How Transoral Incisionless Fundoplication (TIF) Can Treat GERD
Transoral Incisionless Fundoplication (TIF) is an efficient procedure which is performed to resolve gastroesophageal reflux disease (GERD). This procedure is best for those patients who were initially unable to find relief through lifestyle changes and medication, and for those who want to cure their GERD but do not want to undergo a surgically invasive procedure.
TIF is an efficient procedure because of its simplicity. Instead of making incisions to access a patient’s gastroesophageal region, doctors simply reach the area by inserting a device called an esophyX through the mouth.
How Does TIF Work?
In order to understand how the TIF procedure works it is important to understand how GERD develops in the first place. GERD symptoms usually begin to occur when there is a problem with one’s gastroesophageal valve (GEV).
This valve is located in the Z area (between the esophageal tissue and stomach tissue) and it plays a large role in preventing one’s stomach acid from climbing up into the esophagus.
When the valve is damaged, stomach acid can easily get into one’s esophagus and this leads to GERD. A persons GEV can stop working properly when one has a hiatal hernia or when one’s lower esophageal sphincter gets damaged.
During a TIF, the esophyX device is used with an endoscope and inserted into one’s mouth. When it reaches the desired location, the device is maneuvered to pull down on the Z area and create folds. The folds are then held together by serosal fused plastic fasteners. These fasteners hold on to the new valve allowing serosal fusion to occur. After serosal fusion, the valve is strong enough to function without support.
This new valve works exactly like the previous one and creates a barrier between the stomach and the esophagus, ultimately curing the symptoms of GERD.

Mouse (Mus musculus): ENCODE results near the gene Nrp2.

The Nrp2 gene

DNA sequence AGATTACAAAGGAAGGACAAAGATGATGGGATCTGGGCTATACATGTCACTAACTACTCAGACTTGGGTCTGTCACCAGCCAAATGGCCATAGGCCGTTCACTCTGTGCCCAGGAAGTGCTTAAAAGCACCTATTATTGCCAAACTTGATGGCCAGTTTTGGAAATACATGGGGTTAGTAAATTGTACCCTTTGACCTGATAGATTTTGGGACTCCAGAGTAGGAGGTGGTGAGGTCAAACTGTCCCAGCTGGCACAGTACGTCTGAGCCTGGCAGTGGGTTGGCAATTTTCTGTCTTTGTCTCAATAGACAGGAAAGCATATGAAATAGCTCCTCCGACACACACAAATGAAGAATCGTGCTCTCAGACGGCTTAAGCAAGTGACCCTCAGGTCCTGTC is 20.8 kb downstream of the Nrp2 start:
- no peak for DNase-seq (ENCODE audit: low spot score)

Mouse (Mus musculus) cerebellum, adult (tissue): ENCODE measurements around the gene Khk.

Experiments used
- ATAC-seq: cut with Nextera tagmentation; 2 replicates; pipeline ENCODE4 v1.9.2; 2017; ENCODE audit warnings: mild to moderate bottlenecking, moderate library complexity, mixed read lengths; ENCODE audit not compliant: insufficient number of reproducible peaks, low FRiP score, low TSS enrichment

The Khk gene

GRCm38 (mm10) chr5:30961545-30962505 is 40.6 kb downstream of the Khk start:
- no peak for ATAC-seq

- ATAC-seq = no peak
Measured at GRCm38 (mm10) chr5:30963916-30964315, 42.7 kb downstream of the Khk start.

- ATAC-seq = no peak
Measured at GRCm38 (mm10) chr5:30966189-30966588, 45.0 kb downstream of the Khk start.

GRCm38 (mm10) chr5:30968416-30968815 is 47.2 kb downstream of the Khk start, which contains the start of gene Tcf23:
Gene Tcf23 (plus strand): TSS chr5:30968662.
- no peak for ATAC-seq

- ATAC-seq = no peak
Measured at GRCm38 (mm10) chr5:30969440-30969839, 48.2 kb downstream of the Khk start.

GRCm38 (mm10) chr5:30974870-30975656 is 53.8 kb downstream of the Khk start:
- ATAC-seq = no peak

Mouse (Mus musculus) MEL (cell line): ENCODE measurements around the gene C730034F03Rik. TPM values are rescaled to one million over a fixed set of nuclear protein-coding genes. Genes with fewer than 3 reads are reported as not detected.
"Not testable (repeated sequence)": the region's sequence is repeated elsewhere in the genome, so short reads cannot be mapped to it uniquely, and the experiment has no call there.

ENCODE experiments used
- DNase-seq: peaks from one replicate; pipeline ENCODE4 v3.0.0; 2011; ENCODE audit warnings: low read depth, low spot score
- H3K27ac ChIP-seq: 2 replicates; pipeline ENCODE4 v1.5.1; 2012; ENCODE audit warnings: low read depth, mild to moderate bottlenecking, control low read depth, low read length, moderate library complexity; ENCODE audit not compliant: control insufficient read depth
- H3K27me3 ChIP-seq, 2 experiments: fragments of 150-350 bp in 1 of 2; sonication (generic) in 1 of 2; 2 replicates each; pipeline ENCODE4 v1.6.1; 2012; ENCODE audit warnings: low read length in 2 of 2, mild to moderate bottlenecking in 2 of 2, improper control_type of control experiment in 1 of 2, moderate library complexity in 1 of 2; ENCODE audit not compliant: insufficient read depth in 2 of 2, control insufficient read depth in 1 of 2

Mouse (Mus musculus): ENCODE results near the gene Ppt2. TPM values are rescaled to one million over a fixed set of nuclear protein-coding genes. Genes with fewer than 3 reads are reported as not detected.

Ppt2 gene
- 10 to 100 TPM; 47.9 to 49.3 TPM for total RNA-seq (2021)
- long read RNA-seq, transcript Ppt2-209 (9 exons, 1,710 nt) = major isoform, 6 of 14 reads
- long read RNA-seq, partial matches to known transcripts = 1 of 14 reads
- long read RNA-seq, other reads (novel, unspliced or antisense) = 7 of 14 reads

Is TIF the Best Option Available?
TIF is the ideal solution because it is a minimally invasive procedure and absolutely no incisions have to be made during the process.
Lifestyle changes and medication are usually the first resort when a patient complains about having GERD symptoms; however, these methods can only do so much. When one’s GEV is damaged, altering the stomach’s chemistry through medication isn’t going to fix the main problem; it will simply reduce the negative symptoms through an alternative method.
The only way to fix a damaged GEV is through surgical procedures. Traditionally, doctors resort to fundoplication to fix the GEV when medications fail. Fundoplication can be an open surgery or can be conducted laparoscopically as well. In both cases, surgeons have to make incisions in the body, whether large or small, to get access to the GEV.
The fundoplication procedure often results in more pain afterward, and also leads to longer recovery time periods. On the other hand, individuals who undergo TIF instead of fundoplication can return back to daily activities in just a few days after their procedure and usually do not have to feel as much pain because there are no incisions that need to heal.